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A Software Manifesto for the New Millennium
Bad software hurts everyone. It hurts the customer but it also hurts the industry. At the very least, it makes the lives of purposeful conscientious software engineers just a little bit more empty and meaningless.
Common sense and a good idea of proportion have largely been lost today. In what was once a respected science people now do things that were unthinkable just a few years ago, leaving our work environment completely topsy turvy.
Now that there's a PC in nearly every home and on every desk people are turning to computer science as a new approach to whiling away the boring hours otherwise spent in front of the television. The idea that software engineering might demand a rather strenuous education has been completely lost. The commercial PC software market has become a shameless free-for-all.
And software vendors are realizing what has happened and pulling out all the stops. Instead of quality software we have beta campaigns. Instead of improving products they bloat them. While the automotive industry learned its lesson long ago, the software industry is doing things even Detroit would have blushed to think of.
The Bond movie caricature of the software giant deliberately producing bugged systemware so people will be forced to pay for expensive upgrades is not so much a caricature as a sign of the times.
Somewhere in Nevada
Once upon a time General Motors and the others held a big meeting in Las Vegas to discuss their deteriorating situation. American cars were just too good, and too many people had them. Salesmen had succeeded in selling one car per family. Garages were built and they set about selling a second car to the wife. There was a little room in the front driveway so they could sell a third car for the college student to use. After that the market was dried up. The cars were just too good. They lasted. There was no one more to sell to - or that's at least the way GM and the others saw the future.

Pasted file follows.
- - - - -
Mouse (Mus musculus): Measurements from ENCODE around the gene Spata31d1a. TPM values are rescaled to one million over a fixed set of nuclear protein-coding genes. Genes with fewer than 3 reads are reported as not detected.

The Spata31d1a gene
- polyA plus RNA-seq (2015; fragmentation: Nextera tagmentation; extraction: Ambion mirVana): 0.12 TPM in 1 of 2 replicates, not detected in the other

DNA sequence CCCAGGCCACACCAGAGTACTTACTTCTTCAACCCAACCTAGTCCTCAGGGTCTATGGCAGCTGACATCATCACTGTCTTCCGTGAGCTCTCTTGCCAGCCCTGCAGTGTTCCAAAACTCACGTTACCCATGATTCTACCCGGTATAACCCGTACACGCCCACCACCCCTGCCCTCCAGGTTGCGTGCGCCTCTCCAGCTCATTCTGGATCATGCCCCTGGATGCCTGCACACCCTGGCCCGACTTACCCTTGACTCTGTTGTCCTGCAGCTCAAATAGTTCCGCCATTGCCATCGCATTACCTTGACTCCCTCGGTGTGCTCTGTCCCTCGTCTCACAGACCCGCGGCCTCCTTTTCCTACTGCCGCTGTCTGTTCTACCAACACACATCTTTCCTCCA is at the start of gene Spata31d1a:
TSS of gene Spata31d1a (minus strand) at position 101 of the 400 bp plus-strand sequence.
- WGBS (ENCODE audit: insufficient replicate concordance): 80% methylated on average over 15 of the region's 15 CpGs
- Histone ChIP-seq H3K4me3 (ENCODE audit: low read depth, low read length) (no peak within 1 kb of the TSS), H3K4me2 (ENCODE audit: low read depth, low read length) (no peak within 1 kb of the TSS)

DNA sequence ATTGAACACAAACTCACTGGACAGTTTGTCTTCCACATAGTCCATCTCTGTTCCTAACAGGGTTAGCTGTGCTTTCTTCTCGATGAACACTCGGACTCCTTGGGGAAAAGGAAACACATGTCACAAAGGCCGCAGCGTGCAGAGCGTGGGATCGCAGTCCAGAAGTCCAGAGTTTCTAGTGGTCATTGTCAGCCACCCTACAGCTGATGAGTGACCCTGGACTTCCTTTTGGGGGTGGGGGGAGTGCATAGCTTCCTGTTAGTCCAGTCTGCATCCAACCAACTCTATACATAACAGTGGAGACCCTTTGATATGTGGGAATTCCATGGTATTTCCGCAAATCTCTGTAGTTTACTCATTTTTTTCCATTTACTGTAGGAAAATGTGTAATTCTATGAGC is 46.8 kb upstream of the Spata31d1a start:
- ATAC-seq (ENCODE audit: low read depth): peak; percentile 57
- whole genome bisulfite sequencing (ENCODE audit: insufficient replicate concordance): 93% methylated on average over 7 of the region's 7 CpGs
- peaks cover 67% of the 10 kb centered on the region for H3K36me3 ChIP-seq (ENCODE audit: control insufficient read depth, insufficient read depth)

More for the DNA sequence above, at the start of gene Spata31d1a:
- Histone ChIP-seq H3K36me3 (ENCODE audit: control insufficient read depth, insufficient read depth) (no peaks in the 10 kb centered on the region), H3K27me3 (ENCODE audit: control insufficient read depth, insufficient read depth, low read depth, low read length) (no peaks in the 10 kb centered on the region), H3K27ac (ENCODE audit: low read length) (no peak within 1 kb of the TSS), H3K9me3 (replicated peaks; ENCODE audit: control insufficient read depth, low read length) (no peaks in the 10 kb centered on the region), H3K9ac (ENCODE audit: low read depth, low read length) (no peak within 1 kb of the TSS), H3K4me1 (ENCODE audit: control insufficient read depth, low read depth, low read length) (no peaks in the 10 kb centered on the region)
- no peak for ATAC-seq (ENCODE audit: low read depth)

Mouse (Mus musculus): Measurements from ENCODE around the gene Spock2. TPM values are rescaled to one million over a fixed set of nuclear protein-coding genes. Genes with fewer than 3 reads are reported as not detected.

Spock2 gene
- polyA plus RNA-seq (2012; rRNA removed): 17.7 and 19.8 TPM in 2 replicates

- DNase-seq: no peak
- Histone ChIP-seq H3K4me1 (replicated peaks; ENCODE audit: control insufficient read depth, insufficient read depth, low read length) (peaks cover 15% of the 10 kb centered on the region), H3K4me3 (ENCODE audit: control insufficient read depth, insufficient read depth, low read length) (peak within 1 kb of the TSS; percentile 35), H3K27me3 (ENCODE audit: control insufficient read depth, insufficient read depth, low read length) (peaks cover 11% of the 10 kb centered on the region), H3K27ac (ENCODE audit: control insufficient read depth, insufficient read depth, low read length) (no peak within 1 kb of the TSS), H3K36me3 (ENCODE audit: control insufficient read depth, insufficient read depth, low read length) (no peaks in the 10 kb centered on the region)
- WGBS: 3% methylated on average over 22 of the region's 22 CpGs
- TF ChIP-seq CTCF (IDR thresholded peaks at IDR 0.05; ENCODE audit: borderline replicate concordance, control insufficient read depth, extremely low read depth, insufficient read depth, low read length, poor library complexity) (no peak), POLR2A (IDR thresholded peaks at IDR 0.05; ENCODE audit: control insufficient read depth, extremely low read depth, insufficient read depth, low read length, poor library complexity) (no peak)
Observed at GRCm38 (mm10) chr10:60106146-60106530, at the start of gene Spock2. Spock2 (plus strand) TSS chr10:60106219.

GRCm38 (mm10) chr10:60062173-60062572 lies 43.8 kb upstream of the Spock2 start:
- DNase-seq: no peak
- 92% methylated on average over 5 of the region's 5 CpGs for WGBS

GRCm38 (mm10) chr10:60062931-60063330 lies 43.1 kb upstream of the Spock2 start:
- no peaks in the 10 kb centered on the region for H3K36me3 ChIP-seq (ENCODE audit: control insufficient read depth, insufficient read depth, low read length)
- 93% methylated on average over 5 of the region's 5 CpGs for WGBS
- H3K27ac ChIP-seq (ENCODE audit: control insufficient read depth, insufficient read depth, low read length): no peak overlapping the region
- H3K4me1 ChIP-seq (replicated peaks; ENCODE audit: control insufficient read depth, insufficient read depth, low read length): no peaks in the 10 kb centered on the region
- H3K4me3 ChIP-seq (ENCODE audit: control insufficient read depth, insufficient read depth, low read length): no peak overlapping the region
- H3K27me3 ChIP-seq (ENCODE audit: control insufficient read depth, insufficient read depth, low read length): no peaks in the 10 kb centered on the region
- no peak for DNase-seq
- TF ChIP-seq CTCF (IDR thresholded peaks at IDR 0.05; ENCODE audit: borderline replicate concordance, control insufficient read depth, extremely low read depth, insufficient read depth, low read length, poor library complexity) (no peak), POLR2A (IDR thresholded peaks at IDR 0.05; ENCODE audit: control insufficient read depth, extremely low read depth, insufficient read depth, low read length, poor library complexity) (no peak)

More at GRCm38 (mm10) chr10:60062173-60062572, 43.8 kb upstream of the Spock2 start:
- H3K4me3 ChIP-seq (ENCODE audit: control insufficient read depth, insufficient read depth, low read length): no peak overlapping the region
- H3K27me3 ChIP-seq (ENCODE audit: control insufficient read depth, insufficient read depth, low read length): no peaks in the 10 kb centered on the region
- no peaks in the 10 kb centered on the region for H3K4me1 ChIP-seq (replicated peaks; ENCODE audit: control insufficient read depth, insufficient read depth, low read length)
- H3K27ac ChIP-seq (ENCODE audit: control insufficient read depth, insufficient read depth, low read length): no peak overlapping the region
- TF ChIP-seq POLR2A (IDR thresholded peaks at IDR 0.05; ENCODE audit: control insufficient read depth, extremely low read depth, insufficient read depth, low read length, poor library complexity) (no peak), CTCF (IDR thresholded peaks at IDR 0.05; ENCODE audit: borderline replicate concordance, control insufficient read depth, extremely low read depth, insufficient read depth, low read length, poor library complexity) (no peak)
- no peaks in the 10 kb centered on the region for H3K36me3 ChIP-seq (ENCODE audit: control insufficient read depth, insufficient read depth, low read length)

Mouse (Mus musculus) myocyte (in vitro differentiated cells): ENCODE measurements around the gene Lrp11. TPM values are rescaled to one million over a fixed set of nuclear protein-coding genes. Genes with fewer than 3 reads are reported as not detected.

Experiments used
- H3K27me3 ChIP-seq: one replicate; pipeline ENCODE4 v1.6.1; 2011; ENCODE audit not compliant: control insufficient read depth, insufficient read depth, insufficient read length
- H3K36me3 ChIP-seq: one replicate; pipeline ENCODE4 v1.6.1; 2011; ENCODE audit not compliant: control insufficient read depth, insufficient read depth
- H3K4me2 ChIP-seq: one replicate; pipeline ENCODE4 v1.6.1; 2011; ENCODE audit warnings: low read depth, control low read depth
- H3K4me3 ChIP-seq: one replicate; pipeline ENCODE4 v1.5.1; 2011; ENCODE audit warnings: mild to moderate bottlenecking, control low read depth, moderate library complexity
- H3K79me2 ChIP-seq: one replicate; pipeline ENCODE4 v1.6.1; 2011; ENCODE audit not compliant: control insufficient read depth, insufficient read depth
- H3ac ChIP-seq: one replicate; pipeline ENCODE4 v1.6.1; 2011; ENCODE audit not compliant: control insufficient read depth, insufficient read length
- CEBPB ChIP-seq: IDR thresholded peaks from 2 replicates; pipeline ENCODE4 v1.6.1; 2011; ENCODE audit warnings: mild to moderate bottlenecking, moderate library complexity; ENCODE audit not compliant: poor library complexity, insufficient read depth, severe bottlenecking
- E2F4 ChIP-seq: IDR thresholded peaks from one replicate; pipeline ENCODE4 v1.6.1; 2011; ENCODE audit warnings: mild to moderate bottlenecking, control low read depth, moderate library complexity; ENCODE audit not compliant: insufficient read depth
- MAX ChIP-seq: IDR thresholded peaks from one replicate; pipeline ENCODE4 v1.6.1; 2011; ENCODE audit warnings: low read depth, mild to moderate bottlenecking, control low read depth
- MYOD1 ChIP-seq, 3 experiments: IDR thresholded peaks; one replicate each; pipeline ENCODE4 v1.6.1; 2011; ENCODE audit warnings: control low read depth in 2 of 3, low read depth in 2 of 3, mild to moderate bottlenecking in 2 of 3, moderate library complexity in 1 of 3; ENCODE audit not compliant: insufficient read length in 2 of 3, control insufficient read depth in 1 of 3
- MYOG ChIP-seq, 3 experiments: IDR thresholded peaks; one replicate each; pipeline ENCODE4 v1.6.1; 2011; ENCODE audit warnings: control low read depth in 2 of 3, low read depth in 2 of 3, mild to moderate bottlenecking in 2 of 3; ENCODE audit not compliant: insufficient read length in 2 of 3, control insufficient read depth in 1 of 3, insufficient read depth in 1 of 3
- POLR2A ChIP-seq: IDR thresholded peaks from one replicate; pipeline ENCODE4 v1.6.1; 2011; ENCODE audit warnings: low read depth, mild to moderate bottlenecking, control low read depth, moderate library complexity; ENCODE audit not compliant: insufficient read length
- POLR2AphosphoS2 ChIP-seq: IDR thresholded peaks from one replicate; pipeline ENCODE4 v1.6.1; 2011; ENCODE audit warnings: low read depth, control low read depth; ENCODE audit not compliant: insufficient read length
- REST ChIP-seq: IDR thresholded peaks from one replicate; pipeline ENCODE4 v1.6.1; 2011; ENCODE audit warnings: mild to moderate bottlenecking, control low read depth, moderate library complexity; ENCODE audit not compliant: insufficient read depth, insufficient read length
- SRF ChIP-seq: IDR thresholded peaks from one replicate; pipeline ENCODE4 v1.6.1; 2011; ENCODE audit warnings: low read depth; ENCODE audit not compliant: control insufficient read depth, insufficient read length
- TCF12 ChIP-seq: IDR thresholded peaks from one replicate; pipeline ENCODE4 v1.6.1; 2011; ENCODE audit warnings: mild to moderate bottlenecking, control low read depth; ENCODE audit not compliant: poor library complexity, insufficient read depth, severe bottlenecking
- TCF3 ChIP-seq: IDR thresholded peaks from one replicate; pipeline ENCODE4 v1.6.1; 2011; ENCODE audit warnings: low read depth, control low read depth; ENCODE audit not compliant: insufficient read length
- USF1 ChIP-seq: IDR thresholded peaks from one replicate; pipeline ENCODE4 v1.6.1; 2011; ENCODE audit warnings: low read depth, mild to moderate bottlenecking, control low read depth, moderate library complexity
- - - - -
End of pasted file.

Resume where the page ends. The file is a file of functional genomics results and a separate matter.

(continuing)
The solution they proposed was something they named 'planned obsolescence'. The idea was simple, and twofold:
- Make sure new models come out regularly and make a big fanfare about them. Also, make sure the new models look radically different so that the past year's models really look old. Also, drive home the idea that old is bad and new is the only acceptable way to go.
- Introduce new technologies to make this belief in the new unavoidable. Introduce new metal alloys which rust easier, construct new engine blocks which more readily crack, etc. Make sure the actual hardware cannot take the march of years.
Planned Obsolescence Today
As we all know, Detroit succeeded - for a while. Then came Volvo, and right in their wake the ominous Japanese manufacturing machine, and suddenly Detroit had to resort to ad campaigns stressing that it was unpatriotic to buy a foreign car, etc. For Detroit had had it - other companies had found a way into the American market by producing quality goods.
Planned obsolescence in automobiles is hopefully behind us once and for all. And one would have hoped that the very idea of planned obsolescence had been banned and sent into oblivion for all time. But it was not to be so. Bill Gates and the PC industry were yet to happen.